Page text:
The instruments used in the Head Start Family and Child Experiences Survey (FACES) were designed to tap major components of social competence. Children’s cognitive development and early academic skills were measured through a direct child assessment administered to each of the sample children by specially trained assessors....

    The national Head Start Bureau has determined that the ultimate goal of the program is, “to enhance the social competence of children from low-income families.” Social competence has been defined by the Bureau as, “a child's everyday effectiveness in dealing with both the present environment and later responsibilities in school and life.” For the five-year-old child coming to the end of the preschool period, a key test of social competence is how well he or she functions and adjusts to the demands of kindergarten and elementary school, what is often called school readiness. One of the primary objectives of the Head Start program supporting the goal of social competence and school readiness is “to enhance children’s healthy growth and development.”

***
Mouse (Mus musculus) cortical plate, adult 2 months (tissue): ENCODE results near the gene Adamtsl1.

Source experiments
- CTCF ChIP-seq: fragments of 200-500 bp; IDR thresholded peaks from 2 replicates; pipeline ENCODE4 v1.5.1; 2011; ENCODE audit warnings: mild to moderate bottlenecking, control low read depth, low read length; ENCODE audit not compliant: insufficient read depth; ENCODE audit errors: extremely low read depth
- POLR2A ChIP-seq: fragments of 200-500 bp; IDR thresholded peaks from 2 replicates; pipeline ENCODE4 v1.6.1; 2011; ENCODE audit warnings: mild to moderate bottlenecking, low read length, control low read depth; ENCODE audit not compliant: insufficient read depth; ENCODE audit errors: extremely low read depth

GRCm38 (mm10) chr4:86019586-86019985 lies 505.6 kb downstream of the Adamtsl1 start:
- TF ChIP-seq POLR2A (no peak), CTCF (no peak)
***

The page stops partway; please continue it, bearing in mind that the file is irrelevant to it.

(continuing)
The instruments used in the Head Start Family and Child Experiences Survey (FACES) were designed to tap major components of social competence. Children’s cognitive development and early academic skills were measured through a direct child assessment administered to each of the sample children by specially trained assessors. Children’s developing social skills were assessed by means of standardized scales filled out by teachers and parents and through direct observation of the children’s social play, observations made during multi-day visits to Head Start centers. Children’s approaches to learning and problem behaviors were also captured through standardized teacher and parent reports, as well as through scales completed by the trained assessors after they had conducted their one-on-one testing sessions with the children. (author abstract)